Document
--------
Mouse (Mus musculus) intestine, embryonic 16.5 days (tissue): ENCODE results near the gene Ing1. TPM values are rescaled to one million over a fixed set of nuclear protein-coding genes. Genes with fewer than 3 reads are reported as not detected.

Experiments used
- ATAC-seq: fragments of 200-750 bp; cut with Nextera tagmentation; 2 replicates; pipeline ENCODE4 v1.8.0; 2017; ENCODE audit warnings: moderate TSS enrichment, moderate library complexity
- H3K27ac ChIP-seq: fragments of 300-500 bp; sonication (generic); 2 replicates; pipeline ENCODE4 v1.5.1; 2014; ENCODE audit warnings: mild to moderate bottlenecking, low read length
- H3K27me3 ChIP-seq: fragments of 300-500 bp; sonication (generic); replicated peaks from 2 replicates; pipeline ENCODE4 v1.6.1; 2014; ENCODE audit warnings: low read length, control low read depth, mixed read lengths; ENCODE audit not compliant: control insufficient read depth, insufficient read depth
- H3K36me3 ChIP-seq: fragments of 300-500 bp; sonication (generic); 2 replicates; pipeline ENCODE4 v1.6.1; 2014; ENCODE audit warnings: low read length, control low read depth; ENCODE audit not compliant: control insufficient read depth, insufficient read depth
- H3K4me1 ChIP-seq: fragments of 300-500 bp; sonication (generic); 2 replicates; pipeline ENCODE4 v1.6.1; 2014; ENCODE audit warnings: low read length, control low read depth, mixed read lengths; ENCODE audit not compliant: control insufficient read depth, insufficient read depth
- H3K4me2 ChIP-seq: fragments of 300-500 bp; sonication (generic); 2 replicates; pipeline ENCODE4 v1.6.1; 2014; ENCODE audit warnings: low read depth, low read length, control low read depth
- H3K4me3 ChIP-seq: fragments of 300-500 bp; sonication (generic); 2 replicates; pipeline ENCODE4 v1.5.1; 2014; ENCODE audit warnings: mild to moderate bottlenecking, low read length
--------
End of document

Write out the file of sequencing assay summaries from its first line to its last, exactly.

Mouse (Mus musculus) intestine, embryonic 16.5 days (tissue): ENCODE results near the gene Ing1. TPM values are rescaled to one million over a fixed set of nuclear protein-coding genes. Genes with fewer than 3 reads are reported as not detected.

Experiments used
- ATAC-seq: fragments of 200-750 bp; cut with Nextera tagmentation; 2 replicates; pipeline ENCODE4 v1.8.0; 2017; ENCODE audit warnings: moderate TSS enrichment, moderate library complexity
- H3K27ac ChIP-seq: fragments of 300-500 bp; sonication (generic); 2 replicates; pipeline ENCODE4 v1.5.1; 2014; ENCODE audit warnings: mild to moderate bottlenecking, low read length
- H3K27me3 ChIP-seq: fragments of 300-500 bp; sonication (generic); replicated peaks from 2 replicates; pipeline ENCODE4 v1.6.1; 2014; ENCODE audit warnings: low read length, control low read depth, mixed read lengths; ENCODE audit not compliant: control insufficient read depth, insufficient read depth
- H3K36me3 ChIP-seq: fragments of 300-500 bp; sonication (generic); 2 replicates; pipeline ENCODE4 v1.6.1; 2014; ENCODE audit warnings: low read length, control low read depth; ENCODE audit not compliant: control insufficient read depth, insufficient read depth
- H3K4me1 ChIP-seq: fragments of 300-500 bp; sonication (generic); 2 replicates; pipeline ENCODE4 v1.6.1; 2014; ENCODE audit warnings: low read length, control low read depth, mixed read lengths; ENCODE audit not compliant: control insufficient read depth, insufficient read depth
- H3K4me2 ChIP-seq: fragments of 300-500 bp; sonication (generic); 2 replicates; pipeline ENCODE4 v1.6.1; 2014; ENCODE audit warnings: low read depth, low read length, control low read depth
- H3K4me3 ChIP-seq: fragments of 300-500 bp; sonication (generic); 2 replicates; pipeline ENCODE4 v1.5.1; 2014; ENCODE audit warnings: mild to moderate bottlenecking, low read length